The Better Newsletter
Ask donors what they want from nonprofits, and they’ll seldom say, “Appeal letters.” Even more rarely do they say they want e-mails. And do they ever ask for telemarketing calls?
But many donors do want newsletters. A newsletter can improve donor retention and upgrade rates. It can pull donors into deeper, more involved relationships. And it can raise net revenue at enviable rates.
Sound good? Here, in four steps, is how to give your newsletter maximum positive impact:
1. Make it about your donors — not you.
This is all you really need to know: The topic of every issue shouldn’t be how great you are, but how great your donors are. That’s how you catch and hold your readers’ attention, and lead them into deeper relationships with your organization.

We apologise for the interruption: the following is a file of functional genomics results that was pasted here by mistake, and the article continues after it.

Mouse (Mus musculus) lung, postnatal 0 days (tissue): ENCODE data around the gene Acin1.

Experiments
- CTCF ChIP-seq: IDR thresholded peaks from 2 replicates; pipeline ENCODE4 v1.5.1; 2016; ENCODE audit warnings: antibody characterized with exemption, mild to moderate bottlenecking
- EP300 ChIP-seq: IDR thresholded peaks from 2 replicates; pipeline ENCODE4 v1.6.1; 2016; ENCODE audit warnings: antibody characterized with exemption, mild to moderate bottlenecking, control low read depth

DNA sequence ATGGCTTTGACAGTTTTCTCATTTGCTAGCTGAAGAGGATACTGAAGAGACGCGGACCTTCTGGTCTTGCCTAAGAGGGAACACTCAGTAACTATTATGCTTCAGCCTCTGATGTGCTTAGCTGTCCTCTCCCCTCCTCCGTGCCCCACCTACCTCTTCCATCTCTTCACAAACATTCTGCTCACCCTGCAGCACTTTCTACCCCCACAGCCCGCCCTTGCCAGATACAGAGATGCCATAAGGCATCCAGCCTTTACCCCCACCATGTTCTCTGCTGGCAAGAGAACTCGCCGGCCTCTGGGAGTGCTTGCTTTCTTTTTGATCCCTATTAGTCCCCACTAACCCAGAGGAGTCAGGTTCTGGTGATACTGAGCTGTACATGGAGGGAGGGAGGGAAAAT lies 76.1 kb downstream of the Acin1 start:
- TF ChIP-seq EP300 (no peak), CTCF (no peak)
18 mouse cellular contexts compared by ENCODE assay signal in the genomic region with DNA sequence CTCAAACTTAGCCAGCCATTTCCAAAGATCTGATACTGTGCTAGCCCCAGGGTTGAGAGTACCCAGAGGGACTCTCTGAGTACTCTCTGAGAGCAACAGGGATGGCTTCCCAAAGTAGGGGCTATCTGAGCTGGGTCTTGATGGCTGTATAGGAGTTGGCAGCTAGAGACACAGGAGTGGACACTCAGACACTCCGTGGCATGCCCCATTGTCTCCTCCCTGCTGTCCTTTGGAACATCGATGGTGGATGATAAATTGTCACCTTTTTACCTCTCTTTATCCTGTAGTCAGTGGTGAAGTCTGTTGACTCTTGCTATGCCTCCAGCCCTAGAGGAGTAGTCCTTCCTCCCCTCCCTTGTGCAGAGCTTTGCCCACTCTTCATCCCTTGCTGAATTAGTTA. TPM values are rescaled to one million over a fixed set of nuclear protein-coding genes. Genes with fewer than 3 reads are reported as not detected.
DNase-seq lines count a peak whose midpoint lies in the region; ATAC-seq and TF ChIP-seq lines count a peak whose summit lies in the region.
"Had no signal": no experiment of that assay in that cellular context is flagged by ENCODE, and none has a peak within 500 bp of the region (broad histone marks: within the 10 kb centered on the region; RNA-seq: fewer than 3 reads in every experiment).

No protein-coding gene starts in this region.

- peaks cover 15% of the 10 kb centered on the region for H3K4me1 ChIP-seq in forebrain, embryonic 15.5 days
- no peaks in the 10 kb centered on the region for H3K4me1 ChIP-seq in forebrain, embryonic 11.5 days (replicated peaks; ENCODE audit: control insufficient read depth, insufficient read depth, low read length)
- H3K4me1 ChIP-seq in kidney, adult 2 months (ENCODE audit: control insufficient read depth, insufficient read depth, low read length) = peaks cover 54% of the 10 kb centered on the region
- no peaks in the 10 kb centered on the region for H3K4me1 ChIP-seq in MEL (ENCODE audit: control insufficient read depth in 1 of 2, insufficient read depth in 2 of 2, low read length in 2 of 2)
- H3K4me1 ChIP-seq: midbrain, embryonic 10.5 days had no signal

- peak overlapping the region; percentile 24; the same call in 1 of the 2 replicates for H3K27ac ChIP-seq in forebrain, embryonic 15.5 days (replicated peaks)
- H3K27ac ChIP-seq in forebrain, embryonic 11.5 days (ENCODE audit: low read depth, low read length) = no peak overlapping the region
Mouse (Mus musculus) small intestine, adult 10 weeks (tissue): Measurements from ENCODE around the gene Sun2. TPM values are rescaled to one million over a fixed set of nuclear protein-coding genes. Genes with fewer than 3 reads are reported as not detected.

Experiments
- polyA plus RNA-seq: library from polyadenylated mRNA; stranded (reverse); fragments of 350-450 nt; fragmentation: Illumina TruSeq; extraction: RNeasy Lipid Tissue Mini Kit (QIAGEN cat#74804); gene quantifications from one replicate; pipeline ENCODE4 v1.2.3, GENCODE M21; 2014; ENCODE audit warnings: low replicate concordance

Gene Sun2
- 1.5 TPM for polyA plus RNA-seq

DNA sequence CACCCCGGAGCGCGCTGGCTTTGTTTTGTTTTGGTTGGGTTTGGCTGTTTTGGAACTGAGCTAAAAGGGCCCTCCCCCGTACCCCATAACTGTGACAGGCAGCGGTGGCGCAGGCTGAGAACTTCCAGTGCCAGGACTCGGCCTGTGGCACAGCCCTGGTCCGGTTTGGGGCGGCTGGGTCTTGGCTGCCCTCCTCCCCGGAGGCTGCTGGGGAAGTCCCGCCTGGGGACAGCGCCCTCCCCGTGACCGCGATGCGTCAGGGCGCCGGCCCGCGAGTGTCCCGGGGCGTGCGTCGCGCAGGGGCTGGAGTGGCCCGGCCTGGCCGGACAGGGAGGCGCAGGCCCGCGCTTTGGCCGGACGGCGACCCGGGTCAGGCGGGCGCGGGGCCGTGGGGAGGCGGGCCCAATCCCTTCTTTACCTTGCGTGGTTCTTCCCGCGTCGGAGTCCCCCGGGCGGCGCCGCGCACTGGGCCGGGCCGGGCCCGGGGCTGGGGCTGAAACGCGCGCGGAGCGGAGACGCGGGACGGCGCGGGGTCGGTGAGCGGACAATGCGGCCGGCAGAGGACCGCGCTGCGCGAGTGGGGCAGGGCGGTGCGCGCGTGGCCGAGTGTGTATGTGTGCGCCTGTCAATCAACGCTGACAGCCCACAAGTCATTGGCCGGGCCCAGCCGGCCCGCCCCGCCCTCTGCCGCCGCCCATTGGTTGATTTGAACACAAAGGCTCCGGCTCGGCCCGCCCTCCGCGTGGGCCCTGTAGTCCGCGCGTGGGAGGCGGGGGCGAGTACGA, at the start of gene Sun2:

Not by standing on a soapbox and preaching to them. Not by trying to educate and improve them. Not even through objective journalism and facts about your organization’s success.
The pages of a truly motivating newsletter are packed with “mission accomplished” stories — always clearly tied back to the donor’s involvement. Nearly every word and every image should be proof that the donor’s giving matters. If it’s not about the donor, leave it out!
2. Tell stories.
We humans comprehend our world through stories. Facts and figures are important, but not memorable or persuasive. They should play a supporting role to the stories. Newsletter stories should more or less follow this outline:
* Beginning. The situation before you were involved. Something was broken, incomplete, dramatically wrong.
* Middle. You got involved. Things started to turn around. Maybe there were setbacks and difficulties, but things got better.
* End. Success! It worked. You — and your donors — made the world a better place. At this point, it’s good to directly address the donor and thank her for her part in this transformation.